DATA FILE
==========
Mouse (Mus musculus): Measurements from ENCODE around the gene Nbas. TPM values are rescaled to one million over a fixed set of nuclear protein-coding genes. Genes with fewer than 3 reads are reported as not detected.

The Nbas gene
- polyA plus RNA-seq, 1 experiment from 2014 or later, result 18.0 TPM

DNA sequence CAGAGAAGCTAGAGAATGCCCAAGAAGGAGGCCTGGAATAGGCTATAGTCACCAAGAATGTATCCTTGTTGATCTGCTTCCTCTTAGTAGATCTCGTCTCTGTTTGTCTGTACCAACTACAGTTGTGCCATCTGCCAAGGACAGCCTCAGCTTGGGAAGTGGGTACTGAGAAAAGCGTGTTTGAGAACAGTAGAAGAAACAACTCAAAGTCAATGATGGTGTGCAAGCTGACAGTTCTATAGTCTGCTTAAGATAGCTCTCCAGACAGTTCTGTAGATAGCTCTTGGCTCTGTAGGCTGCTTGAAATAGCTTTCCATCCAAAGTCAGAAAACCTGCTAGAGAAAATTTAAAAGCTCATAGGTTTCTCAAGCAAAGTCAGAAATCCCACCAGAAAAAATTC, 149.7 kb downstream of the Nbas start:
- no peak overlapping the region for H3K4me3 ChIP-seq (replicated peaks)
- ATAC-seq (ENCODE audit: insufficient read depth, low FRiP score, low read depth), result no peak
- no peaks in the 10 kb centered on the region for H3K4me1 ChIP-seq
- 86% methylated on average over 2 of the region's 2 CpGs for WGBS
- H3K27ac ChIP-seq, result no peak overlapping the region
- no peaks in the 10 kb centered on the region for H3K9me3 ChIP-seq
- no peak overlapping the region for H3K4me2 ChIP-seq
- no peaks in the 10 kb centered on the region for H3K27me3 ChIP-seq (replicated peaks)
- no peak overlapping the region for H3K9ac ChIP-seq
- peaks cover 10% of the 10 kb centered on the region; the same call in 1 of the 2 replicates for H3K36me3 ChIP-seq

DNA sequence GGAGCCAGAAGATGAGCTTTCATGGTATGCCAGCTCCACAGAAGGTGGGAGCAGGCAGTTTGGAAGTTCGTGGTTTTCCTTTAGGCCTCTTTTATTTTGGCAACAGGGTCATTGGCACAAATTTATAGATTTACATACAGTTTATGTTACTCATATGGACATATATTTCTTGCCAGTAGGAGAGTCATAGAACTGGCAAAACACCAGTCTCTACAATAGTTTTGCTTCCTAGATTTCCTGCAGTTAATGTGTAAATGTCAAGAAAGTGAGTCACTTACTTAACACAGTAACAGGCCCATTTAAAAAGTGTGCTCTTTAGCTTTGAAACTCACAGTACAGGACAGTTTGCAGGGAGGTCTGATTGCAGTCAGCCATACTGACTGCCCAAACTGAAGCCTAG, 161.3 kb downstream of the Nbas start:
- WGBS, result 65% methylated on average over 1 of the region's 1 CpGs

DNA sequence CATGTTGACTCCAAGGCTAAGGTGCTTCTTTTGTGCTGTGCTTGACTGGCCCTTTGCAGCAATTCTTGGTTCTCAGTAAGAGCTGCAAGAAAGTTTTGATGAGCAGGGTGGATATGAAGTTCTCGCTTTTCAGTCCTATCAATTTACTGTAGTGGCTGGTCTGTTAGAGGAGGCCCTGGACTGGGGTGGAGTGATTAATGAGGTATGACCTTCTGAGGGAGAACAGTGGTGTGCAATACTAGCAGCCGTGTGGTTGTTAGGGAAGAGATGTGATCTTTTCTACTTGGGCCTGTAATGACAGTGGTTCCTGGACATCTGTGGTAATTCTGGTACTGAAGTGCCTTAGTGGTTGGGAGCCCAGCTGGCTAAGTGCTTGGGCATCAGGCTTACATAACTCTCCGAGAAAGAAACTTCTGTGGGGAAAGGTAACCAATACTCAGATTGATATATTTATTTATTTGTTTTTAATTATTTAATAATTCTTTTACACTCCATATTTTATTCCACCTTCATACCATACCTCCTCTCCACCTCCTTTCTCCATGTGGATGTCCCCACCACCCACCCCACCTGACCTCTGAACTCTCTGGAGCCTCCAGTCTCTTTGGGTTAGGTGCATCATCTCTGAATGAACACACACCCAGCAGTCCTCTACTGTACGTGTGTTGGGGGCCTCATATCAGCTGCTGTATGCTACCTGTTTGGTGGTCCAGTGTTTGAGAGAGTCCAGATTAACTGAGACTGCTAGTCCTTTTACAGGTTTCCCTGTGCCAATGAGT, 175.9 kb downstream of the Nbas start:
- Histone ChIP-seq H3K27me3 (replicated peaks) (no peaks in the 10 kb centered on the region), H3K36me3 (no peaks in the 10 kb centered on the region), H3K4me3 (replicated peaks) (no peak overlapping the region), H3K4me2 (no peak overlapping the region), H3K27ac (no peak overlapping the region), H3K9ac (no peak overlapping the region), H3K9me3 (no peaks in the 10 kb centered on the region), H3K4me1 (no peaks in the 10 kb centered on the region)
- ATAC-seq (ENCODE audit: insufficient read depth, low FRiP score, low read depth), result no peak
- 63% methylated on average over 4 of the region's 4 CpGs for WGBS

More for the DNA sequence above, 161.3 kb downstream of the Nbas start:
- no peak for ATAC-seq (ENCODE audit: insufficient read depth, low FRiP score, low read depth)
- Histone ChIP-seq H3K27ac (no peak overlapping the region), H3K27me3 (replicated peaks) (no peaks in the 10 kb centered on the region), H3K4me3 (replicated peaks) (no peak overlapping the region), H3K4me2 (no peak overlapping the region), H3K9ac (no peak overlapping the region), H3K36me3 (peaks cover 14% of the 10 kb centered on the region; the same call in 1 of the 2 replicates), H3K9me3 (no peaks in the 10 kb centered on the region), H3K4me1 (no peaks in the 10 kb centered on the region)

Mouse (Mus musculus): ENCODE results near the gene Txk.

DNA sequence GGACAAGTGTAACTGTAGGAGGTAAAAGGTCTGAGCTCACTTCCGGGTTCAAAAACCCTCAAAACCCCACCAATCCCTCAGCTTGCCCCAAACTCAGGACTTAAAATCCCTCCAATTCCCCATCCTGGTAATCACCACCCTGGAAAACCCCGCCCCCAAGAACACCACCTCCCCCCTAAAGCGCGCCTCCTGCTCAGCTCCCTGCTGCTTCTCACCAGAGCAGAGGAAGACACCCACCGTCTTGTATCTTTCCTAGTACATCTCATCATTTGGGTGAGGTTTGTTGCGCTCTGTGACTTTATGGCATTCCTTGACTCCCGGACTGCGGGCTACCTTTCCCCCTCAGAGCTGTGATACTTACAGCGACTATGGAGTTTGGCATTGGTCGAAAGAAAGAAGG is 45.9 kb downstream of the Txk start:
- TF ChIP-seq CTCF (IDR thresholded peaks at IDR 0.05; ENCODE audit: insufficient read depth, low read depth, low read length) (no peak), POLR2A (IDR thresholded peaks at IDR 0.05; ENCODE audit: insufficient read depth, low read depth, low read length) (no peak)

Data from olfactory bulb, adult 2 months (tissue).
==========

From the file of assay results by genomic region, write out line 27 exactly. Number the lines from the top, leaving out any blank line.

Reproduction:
Data from olfactory bulb, adult 2 months (tissue).